Ethical approval for this study was given by the Ethics Committee of Nnamdi Azikiwe University Teaching Hospital, Nnewi. Prior to the day of data collection, written informed consent was obtained from each participant’s parent/guardian, and each individual gave verbal consent to taking part. Visits to the schools were as agreed upon by the principals and teachers of the schools. At each of those visits, all the qualified students for the study who were present at the time of survey were measured. 13 research assistants conducted this survey with the researcher. These research assistants were well-trained in the principles and methods involved in both weight, and height measurements and recording of information.
Information on age and gender of the participants was collected. Height and weight were measured according to International Society for Advancement of Kinanthropometry (ISIAK) standards for anthropometric assessments13. Weight was measured to the nearest 0.01 decimal place using a bathroom scale (Hana, model BR9011; 120 x 0.01kg, China). Before measurement, the pointer of the scale was set at zero point. The participants were on their school sport shorts and vest, and barefooted. They stood erect on the weighing scale, looked straight ahead and relaxed. The research assistants took the readings by bending over the scale with their eyes directly over it. The readings were taken when the pointer stabilized.
Height was measured to the nearest 0.01 decimal place using a height meter (Seca, model 206, Germany). The participants were dressed as for weight measurement. The height meter was mounted on the wall and the participants stood erect, barefooted, and looked straight ahead. The measurement was taken on the meter against the vertex of the head. Body mass index of the participants were calculated from their respective height and weight using the relation= Weight/Height2.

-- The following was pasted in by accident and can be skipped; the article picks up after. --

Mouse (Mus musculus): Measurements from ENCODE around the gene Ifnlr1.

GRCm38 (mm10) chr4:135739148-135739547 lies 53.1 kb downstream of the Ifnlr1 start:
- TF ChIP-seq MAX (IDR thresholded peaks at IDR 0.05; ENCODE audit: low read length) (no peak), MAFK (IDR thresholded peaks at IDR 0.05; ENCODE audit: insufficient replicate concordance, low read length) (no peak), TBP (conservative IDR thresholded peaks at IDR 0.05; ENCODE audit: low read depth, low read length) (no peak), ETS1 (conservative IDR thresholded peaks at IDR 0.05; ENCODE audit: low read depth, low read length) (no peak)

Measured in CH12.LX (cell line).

Information on the particpants’ parents’ occupational status and highest educational attainment was collected from the participants using a questionnaire. From these two variables, their respective parents’ socioeconomic status was calculated. The information on father’s and mother’s occupational status and highest educational attainment was collected separately and an average of the two scores was finally recorded for the two variables. The occupation questionnaire was a 5-point scale: social class I (SC I) (professional), social class II (SC II) (Managerial and technical), social class III (SC III) (Skilled-Manual and Non Manual), social class IV (SC IV) (Partly skilled), and social class V (SC V) (Unskilled).14 For the purpose of analysis, the groups were, however, merged as SC I and II (Professionals); SC III (Skilled); and SC IV and V (Unskilled).
The participants’ parents’ highest educational attainment was assessed on a 6-point scale questionnaire: Pre-primary (0), Primary (1), Lower secondary (2), Upper secondary (3), Post secondary non-tertiary (4), First stage of tertiary education (5), and secondary stage of tertiary education (6).15 However, for the purpose of analysis, the groups were merged as 0 and 1 (No education/ primary level); 2, 3 and 4 (secondary level) and; 5and 6 (Tertiary level).
The data from this study was summarised using descriptive statistic of mean and standard deviation while the inferential statistics of Analysis of Variance (ANOVA) were used to analyse the statistical significance of difference across gender, age, educational attainment, occupation and socioeconomic status. Where there were significant differences, a post-hoc test of Bonferroni comparison was carried out to know where there were significant differences between the mean values.